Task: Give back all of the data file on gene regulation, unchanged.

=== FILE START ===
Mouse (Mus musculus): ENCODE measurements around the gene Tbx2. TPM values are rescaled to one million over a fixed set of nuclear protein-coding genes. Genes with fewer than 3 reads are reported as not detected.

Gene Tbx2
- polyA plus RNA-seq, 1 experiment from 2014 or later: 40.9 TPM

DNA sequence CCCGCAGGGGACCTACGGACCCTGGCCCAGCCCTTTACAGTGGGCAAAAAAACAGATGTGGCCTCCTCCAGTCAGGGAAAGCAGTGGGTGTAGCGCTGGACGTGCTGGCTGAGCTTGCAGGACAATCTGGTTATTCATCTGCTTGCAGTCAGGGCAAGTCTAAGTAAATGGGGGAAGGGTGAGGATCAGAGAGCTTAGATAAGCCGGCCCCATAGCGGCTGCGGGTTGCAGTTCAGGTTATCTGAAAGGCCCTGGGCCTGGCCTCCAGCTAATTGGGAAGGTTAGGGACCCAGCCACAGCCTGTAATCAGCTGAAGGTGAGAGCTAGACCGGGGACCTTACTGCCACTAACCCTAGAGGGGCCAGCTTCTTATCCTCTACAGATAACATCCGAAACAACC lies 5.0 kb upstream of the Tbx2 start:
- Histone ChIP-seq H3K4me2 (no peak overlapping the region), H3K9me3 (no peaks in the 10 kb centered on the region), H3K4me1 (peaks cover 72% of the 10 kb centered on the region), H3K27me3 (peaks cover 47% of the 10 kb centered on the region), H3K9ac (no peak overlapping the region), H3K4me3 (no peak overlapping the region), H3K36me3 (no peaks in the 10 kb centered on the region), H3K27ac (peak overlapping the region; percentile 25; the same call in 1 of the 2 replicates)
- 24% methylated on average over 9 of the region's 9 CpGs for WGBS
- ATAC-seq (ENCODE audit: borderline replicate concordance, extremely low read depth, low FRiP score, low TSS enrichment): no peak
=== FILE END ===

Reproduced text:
Mouse (Mus musculus): ENCODE measurements around the gene Tbx2. TPM values are rescaled to one million over a fixed set of nuclear protein-coding genes. Genes with fewer than 3 reads are reported as not detected.

Gene Tbx2
- polyA plus RNA-seq, 1 experiment from 2014 or later: 40.9 TPM

DNA sequence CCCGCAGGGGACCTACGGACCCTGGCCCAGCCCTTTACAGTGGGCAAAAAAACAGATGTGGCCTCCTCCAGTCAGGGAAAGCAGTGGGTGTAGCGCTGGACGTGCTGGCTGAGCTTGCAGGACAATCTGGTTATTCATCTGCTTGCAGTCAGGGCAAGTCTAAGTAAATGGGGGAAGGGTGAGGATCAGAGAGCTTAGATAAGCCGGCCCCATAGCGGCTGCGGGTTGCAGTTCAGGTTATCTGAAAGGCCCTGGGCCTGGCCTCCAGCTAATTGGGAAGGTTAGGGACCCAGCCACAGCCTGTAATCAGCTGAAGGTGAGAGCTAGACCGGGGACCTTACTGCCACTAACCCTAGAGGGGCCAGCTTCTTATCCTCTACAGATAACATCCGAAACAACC lies 5.0 kb upstream of the Tbx2 start:
- Histone ChIP-seq H3K4me2 (no peak overlapping the region), H3K9me3 (no peaks in the 10 kb centered on the region), H3K4me1 (peaks cover 72% of the 10 kb centered on the region), H3K27me3 (peaks cover 47% of the 10 kb centered on the region), H3K9ac (no peak overlapping the region), H3K4me3 (no peak overlapping the region), H3K36me3 (no peaks in the 10 kb centered on the region), H3K27ac (peak overlapping the region; percentile 25; the same call in 1 of the 2 replicates)
- 24% methylated on average over 9 of the region's 9 CpGs for WGBS
- ATAC-seq (ENCODE audit: borderline replicate concordance, extremely low read depth, low FRiP score, low TSS enrichment): no peak